This month, Simon Best, our resident expert on all things electromagnetic, has produced a chilling testimonial to the dangers of microwave ovens (Special Report, page 1).
One of the most comprehensive pieces of journalism on this technology, his article makes for grim reading. Solid scientific evidence suggests that heating food by microwave denatures food of most vital nutrients. Eating food that has been cooked in this manner produces changes in your blood, cells and immune system suggestive of conditions like cancer.
Food that is microwaved tastes so disgusting that manufacturers have to throw in additives, colourants, artificial flavours and other assorted junk to try to approximate the real thing, or attach them onto the packaging, causing chemicals to melt into the food. It should come as no surprise to anyone that particles of nifty little time savers, like plastic cook in the bag containers, end up in popcorn or breakfast cereal when they are heated up to this degree.
But if this technology is so dangerous, why haven’t we heard anything about it before?
The answer is that a few people have been trying to shout loudly about this, but their information has largely been suppressed by supposedly enlightened Western societies like Switzerland.
This is a story not simply about the dangers of a technology universally sold to a public before its effects were studied or comprehended. It is a classic illustration of commercial interests, in collusion with a government and judiciary, placing profits above public interest.
The case of Swiss scientist Dr Hans-Urich Hertel is another shameful chapter in the history of Switzerland. For 10 years, the Swiss have successfully stifled Dr Hertel’s voice through a draconian law which prohibits any criticism whatsoever of business that might harm trade. Although this law is supposed to pertain only to statements that are “untrue or misleading”, this of course depends upon who is called upon to make that determination.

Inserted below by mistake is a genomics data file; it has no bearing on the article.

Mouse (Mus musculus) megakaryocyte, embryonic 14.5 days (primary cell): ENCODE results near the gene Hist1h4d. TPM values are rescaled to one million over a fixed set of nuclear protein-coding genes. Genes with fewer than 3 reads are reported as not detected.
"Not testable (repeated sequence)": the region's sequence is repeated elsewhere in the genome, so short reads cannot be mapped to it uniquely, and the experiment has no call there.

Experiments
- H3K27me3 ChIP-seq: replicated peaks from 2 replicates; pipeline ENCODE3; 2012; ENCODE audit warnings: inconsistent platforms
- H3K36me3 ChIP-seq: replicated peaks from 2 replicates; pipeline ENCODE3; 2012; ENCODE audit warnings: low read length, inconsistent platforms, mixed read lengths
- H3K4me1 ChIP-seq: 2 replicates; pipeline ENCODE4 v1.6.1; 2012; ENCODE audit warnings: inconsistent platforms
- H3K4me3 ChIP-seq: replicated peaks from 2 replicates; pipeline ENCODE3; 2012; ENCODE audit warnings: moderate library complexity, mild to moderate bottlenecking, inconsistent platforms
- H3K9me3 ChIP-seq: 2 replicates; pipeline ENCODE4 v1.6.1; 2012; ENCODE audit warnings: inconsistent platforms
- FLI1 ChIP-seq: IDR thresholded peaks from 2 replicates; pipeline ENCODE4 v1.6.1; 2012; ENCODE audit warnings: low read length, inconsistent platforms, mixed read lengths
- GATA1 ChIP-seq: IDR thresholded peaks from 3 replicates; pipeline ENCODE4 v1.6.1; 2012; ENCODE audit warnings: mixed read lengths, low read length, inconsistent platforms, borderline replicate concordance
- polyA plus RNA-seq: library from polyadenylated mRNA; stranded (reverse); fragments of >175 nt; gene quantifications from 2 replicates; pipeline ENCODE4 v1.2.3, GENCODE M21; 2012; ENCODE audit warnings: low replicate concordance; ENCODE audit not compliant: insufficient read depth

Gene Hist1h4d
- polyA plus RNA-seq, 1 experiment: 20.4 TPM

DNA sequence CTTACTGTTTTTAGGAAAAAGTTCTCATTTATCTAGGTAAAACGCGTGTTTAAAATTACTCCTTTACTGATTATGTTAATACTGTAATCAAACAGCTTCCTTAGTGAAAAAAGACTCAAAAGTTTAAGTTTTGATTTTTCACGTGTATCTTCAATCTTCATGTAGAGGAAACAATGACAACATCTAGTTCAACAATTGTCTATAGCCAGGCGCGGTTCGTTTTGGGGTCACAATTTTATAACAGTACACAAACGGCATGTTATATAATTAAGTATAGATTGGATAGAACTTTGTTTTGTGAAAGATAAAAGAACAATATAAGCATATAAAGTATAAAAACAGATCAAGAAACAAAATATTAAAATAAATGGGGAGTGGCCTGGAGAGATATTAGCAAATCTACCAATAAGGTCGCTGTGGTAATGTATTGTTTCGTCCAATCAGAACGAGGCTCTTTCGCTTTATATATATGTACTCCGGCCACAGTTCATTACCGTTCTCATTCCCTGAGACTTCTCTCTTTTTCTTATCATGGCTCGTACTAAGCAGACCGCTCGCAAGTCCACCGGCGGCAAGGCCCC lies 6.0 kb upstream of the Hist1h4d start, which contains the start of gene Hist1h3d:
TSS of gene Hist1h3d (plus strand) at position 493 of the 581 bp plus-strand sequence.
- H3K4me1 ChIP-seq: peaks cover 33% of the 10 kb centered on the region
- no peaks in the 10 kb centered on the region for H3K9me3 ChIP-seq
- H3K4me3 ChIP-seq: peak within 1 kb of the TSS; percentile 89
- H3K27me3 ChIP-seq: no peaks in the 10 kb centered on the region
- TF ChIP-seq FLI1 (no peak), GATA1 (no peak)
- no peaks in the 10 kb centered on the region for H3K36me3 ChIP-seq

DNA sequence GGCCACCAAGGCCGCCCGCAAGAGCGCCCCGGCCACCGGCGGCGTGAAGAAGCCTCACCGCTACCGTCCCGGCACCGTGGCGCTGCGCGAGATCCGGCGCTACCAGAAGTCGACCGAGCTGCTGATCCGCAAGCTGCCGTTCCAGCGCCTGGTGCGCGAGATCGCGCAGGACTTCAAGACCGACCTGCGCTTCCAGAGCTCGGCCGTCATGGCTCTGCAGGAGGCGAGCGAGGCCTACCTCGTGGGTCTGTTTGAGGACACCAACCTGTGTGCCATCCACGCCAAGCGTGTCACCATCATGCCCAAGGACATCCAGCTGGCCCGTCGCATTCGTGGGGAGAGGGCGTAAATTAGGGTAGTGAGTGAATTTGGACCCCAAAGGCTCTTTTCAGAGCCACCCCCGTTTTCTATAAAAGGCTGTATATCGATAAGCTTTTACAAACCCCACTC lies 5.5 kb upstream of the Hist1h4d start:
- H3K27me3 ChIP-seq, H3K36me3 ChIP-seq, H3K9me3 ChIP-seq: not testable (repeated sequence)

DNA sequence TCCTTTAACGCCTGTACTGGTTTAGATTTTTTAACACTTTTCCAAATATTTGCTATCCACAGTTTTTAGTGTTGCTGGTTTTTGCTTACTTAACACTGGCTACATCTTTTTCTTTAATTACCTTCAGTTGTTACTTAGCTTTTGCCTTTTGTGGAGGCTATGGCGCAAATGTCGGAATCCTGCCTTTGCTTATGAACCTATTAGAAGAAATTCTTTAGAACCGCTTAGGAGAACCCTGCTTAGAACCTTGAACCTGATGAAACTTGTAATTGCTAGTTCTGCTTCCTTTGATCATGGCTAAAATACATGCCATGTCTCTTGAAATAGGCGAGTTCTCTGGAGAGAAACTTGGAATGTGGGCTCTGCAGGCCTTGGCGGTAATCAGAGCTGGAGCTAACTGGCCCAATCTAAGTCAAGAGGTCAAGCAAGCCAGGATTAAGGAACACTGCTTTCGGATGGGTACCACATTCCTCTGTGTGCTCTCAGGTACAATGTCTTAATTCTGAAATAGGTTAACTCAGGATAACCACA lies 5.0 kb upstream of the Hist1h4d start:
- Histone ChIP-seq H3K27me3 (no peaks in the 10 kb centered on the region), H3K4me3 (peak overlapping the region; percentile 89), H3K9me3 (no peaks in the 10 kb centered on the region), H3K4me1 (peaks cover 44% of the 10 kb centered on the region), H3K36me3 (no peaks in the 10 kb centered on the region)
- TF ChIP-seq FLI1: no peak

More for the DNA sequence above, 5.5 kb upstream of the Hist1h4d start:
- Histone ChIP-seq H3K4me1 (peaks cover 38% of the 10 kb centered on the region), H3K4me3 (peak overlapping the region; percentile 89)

What the Swiss law amounts to, of course, is a deliberate stifling of free speech and a suppression of any evidence that might potentially put a dent in the turnover of any particular company or industry.
Most disturbing is that the Swiss hold their commercial liberty more sacred than any other. Although the European court, the court that is supposed to prevail in Europe over those of any individual nation has ruled in favour of Hertel, the Swiss court is taking its time about deciding if it intends to take any notice.
Far be it from me to applaud communism, but the irony of this saga is that a repressive and totalitarian regime like Russia in the 1970s was the only one that saw fit to ban a technology that its scientists determined was undeniably dangerous.
Lest we think this can’t happen in Britain, a law is about to be passed here which will prohibit criticism of a product unless it can be backed up by scientific evidence. This sounds fine until you consider how research like Hertel’s might be received. Some professor with impressive sounding credentials would probably be wheeled out in court to say that his evidence was not conclusive, and Hertel’s voice would be silenced here as well.
Sometimes the laws that are meant to protect us are the very ones that we should most resist. This new law, which is supposed to help deliver the truth about new products and prohibit companies from making false claims, is really about protecting commerce from scientific enquiry. Only time will tell how many British Hertels get muzzled here as well.